ASHLAND -- There are only 13 schools remaining in Virginia with names of Confederate leaders according to the Southern Poverty Law Center. That’s down from 21 in 2018 as Roanoke, Richmond and other communities have chosen to change the school names that have long been objectionable to the African American community and others.
Two of those remaining schools are located in Hanover County, and the objections of the county’s NAACP and others have been consistent and clear.
An effort to change the names in 2018 fell short when the Hanover County School Board voted 5-2 to maintain the current names and mascots of Lee-Davis High School, the Confederates, and Stonewall Jackson Middle School, the Rebels.
Some board members in favor of keeping the names said their votes partially relied on a public survey where more than 13,000 county residents expressed a desire not to change the names.
The efforts to change the names and mascots were amplified earlier this year when the NAACP filed a lawsuit against the school board demanding the change, citing First and Fourteenth amendment violations.
At a school board meeting earlier this month, board members issued a press release announcing a special meeting that occurred last Friday to discuss a possible settlement in the case.
The press release announced that the special closed session meeting would “discuss a possible resolution to the pending lawsuit filed by the Hanover County Unit of the NAACP.”
When that meeting was gaveled to order on Friday, the school board immediately entered closed session. Ninety minutes later, they emerged and began a public session that included Action Items.
Action Items on the board’s agenda usually are accompanied by a vote or deferral, but in this case, board chair Roger Bourassa addressed the agenda item with a simple sentence.
“The board is not taking any action on this item tonight,” Bourassa said.
Seconds later, John Axselle moved for adjournment.
The no action was perceived by some as a defeat for proponents of a name change. Others maintained it means a costly, and potentially damaging, lawsuit continues without resolution as legal fees continue to mount with the discovery process proceeding ahead at full speed.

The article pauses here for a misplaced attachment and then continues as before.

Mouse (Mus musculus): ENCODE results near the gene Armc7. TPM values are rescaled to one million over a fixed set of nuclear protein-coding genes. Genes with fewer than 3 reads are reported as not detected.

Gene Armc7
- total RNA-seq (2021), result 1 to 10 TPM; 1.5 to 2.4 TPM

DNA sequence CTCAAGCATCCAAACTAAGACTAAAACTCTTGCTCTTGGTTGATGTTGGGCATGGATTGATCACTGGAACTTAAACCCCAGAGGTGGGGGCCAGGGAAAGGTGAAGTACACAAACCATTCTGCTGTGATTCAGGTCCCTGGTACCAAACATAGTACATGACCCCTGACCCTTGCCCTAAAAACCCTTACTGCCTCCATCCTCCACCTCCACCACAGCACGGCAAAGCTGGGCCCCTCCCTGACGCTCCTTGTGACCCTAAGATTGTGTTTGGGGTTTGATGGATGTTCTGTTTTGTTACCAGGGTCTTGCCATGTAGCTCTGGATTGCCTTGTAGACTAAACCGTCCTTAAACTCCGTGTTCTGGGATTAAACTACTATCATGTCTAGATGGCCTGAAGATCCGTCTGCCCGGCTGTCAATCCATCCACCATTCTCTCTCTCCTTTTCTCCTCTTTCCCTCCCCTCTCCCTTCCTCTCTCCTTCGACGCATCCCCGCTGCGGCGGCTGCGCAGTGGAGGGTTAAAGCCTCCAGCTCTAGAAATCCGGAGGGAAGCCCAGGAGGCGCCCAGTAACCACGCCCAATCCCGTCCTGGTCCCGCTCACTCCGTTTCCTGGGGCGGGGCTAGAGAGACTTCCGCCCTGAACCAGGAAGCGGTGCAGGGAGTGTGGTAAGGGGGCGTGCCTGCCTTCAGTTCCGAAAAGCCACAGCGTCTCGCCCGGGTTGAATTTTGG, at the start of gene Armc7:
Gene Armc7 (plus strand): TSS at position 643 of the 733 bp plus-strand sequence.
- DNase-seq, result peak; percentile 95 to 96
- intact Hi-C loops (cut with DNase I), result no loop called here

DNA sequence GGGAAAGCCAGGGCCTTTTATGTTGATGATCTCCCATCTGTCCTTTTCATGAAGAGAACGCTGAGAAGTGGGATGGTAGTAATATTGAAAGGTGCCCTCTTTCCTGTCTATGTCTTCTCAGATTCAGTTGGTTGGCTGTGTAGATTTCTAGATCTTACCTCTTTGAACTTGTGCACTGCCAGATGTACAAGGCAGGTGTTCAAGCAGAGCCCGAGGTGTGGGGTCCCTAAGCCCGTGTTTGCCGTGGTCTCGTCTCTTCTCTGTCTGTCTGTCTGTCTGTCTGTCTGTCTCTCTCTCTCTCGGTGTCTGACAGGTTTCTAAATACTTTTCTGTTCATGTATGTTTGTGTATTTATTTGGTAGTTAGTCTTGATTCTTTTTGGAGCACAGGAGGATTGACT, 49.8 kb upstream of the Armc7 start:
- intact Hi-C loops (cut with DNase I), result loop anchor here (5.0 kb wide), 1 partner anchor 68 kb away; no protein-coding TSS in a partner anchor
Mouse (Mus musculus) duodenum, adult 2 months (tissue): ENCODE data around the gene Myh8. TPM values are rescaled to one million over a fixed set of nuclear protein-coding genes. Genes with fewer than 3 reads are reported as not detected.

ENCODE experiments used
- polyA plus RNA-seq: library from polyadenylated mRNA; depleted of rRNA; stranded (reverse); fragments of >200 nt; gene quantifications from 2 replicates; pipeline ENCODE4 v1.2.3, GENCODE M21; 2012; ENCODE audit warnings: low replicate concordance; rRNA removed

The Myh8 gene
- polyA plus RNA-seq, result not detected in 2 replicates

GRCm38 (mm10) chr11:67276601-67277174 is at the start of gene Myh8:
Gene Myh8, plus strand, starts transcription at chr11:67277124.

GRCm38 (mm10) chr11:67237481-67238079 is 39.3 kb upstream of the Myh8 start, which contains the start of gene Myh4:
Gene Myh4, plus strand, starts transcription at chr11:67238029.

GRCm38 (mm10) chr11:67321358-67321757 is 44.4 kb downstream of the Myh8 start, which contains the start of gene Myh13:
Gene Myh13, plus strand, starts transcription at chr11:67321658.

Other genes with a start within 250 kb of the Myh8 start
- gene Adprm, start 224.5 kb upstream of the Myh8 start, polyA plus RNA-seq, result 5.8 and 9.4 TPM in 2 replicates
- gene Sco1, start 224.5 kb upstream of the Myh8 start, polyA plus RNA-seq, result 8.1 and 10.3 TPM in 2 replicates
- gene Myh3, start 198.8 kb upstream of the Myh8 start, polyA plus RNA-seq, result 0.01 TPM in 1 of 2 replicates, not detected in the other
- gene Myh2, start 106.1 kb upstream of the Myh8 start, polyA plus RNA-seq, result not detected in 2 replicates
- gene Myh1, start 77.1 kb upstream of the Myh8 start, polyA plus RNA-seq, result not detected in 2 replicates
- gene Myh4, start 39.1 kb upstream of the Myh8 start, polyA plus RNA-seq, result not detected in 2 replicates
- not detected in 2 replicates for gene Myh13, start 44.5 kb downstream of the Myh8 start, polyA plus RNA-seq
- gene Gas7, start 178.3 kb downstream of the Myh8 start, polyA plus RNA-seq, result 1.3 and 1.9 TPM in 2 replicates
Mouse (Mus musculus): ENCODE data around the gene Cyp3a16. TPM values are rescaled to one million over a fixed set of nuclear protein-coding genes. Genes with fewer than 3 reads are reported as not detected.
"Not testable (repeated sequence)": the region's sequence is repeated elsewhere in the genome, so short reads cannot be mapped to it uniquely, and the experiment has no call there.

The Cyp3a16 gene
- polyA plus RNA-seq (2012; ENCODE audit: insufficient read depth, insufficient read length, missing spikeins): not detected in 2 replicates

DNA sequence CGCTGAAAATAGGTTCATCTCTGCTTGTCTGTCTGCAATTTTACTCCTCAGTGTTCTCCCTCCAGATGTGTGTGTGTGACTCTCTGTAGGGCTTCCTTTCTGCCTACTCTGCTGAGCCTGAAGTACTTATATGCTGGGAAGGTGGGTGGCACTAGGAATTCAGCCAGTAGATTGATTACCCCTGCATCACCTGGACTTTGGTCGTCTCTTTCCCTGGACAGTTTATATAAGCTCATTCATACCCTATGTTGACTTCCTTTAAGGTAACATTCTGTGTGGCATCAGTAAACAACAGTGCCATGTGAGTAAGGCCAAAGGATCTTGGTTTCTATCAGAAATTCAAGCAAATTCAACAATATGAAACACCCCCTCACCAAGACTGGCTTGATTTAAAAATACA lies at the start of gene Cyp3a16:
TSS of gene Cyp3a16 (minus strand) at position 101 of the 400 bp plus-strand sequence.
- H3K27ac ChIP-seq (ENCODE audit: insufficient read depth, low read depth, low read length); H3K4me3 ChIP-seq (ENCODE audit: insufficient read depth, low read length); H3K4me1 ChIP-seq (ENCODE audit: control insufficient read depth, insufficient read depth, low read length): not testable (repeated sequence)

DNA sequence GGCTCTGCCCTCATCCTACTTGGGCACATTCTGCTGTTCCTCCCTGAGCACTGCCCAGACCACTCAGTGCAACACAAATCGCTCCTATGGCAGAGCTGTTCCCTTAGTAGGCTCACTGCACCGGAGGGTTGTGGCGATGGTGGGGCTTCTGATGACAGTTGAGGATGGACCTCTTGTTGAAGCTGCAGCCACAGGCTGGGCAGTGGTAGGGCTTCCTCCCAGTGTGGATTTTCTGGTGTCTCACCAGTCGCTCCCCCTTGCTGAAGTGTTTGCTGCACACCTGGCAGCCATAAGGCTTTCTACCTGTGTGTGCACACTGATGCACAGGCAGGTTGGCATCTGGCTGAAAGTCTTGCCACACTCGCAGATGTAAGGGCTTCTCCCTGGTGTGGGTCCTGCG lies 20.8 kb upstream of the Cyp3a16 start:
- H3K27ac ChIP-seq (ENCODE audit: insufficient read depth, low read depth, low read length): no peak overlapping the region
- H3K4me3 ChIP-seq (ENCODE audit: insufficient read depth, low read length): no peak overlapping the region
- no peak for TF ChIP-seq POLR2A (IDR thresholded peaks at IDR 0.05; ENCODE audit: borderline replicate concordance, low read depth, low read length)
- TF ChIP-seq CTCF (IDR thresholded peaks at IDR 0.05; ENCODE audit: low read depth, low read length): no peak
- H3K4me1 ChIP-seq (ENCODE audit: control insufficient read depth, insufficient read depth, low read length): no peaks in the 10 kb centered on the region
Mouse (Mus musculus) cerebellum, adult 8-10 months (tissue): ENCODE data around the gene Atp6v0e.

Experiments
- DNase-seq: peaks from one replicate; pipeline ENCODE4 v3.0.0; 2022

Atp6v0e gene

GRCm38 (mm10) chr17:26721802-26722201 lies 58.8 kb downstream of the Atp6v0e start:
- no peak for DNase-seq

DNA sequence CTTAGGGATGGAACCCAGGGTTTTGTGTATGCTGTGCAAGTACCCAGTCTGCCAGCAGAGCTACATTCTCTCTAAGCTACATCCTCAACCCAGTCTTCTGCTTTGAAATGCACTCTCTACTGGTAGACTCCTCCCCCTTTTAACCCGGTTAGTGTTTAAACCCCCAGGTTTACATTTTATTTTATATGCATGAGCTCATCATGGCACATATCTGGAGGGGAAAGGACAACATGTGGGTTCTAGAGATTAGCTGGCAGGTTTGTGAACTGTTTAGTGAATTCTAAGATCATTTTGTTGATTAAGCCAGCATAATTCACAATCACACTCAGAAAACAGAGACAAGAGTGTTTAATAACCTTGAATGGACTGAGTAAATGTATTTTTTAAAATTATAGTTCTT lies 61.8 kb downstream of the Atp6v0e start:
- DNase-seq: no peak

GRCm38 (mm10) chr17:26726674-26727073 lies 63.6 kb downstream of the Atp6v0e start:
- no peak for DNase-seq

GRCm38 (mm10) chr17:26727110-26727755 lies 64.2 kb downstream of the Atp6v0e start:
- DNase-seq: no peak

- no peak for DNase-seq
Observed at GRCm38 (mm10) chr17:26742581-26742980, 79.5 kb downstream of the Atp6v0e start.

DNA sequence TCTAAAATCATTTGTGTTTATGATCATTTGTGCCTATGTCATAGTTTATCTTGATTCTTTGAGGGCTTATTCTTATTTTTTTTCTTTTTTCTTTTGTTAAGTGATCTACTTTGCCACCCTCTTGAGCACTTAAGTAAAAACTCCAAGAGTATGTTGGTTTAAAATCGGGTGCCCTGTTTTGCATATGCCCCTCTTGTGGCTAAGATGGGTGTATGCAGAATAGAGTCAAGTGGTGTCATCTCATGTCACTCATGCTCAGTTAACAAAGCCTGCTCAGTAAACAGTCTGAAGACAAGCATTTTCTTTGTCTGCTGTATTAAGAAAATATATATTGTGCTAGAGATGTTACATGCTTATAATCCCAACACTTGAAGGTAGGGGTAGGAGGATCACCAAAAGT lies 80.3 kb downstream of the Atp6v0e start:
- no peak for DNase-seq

“Members of Together Hanover are deeply disappointed that Hanover County Public Schools chose to make poor use of potentially millions of citizens’ tax dollars to continue with the lawsuit and to continue with venerating the Confederate and segregationist causes in our schools,” said Rachel Levy, speaking for Together Hanover, a community citizens group that has actively campaigned for the name changes.
“We urge the school board to come to their senses and do the right thing: settle the lawsuit and change the names,” Levy added.
“I’m glad they didn’t give in,” said Grayson Jennings, the only member of the public that attended the meeting and waited for the result. He said school board members should reflect the views of their community and said the issue involves heritage and history.
Jennings proudly displayed a Lee-Davis t-shirt at Friday’s meeting.
Others took to Facebook to express their support of the non-action that appeared to signal a non-settlement position.
“Finally a governing body who pays attention to the will of its citizenry. Thank you for not caving to the blackmail and bullying tactics of the naacp (sic),” one poster wrote.
NAACP president Robert Barnette said, “I am disappointed that the school board decided not to take action to resolve the lawsuit” following Friday’s decision.
Shortly after the board’s action, the local NAACP announced a meeting scheduled for this week in Ashland that would address the current status of their suit with attorneys representing the local Unit present.
Updates from that meeting will be provided via our website.